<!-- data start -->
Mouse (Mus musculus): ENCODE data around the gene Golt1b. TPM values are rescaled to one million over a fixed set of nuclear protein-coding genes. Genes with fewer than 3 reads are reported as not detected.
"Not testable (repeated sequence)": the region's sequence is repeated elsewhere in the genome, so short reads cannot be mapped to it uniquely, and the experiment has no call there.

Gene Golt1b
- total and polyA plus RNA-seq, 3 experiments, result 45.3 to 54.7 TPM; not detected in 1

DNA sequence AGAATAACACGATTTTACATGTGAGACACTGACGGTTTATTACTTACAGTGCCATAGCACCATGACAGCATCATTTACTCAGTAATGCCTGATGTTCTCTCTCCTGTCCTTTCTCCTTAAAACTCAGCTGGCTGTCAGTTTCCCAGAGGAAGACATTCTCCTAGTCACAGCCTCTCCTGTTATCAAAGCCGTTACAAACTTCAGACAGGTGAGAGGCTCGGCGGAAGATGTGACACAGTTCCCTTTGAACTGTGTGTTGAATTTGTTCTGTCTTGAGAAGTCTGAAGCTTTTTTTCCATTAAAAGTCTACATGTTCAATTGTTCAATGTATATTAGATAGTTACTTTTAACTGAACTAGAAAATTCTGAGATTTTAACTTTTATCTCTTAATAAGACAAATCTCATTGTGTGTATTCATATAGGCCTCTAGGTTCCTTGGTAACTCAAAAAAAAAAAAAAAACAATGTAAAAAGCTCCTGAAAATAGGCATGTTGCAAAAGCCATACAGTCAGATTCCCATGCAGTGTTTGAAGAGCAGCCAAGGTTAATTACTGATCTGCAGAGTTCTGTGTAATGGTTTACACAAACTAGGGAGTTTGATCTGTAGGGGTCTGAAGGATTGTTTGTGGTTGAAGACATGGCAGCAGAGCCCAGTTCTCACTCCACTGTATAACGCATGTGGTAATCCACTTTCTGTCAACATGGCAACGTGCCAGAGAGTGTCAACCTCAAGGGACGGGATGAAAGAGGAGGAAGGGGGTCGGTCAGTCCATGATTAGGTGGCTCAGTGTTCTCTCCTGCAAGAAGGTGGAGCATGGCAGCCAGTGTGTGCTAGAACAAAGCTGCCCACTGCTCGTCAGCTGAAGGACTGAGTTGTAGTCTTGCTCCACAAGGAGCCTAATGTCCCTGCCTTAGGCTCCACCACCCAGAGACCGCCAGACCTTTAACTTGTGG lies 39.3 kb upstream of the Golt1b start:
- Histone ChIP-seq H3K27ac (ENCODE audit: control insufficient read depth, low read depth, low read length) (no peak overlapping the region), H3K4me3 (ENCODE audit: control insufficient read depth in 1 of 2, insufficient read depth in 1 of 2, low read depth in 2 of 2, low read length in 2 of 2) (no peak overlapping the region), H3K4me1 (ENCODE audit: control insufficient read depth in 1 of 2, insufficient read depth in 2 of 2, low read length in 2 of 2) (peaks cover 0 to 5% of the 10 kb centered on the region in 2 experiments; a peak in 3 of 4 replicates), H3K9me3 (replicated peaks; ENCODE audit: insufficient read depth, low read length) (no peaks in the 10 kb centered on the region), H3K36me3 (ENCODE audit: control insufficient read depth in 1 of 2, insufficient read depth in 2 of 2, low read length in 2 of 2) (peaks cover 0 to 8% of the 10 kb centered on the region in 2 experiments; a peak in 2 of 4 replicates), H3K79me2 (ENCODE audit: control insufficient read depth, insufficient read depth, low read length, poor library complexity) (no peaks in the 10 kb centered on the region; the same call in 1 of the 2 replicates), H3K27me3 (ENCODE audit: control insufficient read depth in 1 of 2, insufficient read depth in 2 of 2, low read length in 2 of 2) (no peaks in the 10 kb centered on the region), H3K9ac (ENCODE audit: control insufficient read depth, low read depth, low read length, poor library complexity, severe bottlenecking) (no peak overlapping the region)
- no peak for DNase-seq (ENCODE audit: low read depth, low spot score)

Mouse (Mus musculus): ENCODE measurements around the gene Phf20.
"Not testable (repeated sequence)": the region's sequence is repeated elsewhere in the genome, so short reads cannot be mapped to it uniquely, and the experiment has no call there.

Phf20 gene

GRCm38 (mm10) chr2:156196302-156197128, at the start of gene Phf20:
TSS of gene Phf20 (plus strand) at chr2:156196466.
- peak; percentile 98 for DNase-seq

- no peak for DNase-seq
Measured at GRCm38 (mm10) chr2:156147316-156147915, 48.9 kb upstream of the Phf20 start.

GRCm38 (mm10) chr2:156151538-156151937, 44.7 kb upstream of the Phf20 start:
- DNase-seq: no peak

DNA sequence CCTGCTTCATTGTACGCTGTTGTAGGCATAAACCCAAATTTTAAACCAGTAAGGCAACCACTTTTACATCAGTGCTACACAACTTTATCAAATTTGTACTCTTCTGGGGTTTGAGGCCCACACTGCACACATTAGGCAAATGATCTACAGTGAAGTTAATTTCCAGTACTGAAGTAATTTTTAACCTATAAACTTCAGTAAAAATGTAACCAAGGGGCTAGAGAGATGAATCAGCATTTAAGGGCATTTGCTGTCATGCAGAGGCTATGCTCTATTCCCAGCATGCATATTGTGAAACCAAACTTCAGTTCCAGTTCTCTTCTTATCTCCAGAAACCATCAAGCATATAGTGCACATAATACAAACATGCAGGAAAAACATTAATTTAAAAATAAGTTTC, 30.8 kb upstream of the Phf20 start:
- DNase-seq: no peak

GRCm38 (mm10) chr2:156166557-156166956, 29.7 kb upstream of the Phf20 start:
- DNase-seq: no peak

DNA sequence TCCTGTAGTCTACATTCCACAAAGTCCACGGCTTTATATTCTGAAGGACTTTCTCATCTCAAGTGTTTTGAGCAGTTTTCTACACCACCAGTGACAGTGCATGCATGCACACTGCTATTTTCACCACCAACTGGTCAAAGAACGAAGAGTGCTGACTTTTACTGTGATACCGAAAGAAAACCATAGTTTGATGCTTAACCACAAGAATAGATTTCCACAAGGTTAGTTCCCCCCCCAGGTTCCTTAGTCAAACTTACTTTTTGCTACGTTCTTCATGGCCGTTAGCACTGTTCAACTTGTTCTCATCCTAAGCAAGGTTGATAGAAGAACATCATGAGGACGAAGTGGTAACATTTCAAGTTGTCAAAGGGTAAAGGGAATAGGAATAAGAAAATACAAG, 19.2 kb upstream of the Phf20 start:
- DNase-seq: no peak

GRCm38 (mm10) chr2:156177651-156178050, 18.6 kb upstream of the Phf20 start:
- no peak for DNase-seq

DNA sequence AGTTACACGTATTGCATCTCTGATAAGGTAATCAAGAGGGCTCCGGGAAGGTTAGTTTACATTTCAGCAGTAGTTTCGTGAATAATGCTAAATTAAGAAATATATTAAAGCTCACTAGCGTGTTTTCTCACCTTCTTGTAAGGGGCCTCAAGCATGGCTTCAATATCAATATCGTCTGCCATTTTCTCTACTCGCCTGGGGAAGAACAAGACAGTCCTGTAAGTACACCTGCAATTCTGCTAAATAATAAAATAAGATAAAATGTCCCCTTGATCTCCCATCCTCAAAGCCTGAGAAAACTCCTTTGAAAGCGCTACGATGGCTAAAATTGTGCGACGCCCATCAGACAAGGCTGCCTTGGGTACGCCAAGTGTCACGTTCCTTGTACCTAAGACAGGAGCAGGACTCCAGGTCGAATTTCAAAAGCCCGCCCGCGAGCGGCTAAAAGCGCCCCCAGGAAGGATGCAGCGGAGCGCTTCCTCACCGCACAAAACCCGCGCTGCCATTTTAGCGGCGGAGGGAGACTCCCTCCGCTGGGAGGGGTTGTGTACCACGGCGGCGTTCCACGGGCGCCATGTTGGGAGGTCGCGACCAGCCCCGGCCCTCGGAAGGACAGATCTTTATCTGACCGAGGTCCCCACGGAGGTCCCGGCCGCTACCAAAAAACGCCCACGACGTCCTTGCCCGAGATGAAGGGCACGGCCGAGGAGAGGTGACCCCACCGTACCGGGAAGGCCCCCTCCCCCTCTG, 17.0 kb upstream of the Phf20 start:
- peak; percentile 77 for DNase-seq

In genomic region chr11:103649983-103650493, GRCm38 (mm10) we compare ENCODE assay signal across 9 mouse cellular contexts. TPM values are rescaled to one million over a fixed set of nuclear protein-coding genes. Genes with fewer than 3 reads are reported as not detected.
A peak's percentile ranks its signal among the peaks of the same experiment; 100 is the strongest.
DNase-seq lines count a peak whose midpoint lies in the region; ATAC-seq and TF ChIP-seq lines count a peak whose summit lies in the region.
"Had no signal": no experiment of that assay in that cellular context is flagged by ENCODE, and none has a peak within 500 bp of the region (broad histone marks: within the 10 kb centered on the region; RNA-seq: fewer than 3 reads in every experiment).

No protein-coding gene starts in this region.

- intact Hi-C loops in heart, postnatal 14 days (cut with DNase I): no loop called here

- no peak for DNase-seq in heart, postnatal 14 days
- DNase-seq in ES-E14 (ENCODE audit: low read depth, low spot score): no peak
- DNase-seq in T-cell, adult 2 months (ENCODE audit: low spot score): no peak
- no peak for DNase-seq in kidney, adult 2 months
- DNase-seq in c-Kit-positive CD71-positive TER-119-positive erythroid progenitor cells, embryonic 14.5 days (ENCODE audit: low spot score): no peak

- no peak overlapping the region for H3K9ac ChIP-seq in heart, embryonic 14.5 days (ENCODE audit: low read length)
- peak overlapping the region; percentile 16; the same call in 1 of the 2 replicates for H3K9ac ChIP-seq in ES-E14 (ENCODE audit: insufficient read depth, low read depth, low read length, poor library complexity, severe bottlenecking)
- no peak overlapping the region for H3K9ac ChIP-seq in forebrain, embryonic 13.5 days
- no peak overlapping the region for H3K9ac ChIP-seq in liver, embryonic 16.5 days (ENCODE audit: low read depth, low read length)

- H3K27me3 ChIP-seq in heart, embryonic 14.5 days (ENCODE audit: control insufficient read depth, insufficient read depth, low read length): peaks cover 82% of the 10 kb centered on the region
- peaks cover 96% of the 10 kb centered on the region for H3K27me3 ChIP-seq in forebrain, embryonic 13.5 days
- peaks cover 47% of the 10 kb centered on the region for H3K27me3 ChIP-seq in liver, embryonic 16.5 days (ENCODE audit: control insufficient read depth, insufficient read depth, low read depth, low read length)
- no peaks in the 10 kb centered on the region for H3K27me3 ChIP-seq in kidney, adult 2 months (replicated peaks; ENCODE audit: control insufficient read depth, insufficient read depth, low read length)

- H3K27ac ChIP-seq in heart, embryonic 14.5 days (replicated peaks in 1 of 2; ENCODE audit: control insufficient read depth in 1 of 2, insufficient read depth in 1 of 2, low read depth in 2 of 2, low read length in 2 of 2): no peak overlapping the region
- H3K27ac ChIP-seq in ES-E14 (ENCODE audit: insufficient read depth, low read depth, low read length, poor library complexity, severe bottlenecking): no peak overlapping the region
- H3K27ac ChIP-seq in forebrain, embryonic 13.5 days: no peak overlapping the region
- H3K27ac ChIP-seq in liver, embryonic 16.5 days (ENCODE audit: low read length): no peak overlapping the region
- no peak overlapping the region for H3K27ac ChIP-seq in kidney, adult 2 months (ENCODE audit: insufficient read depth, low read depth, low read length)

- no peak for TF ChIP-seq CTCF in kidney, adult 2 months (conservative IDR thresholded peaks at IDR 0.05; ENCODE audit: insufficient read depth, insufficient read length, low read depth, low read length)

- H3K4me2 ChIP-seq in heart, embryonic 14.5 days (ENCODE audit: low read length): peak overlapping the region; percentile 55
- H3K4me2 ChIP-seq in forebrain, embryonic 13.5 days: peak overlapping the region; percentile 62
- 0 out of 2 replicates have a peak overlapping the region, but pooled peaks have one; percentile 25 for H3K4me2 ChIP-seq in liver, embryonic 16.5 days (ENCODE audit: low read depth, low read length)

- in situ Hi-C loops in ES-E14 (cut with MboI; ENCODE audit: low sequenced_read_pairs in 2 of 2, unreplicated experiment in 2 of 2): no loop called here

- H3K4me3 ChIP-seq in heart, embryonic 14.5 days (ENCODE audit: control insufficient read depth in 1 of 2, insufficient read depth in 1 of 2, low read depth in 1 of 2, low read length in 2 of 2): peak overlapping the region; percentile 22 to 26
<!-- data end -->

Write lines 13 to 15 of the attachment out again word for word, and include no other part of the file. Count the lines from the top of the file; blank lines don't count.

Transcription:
- peak; percentile 98 for DNase-seq

- no peak for DNase-seq
Measured at GRCm38 (mm10) chr2:156147316-156147915, 48.9 kb upstream of the Phf20 start.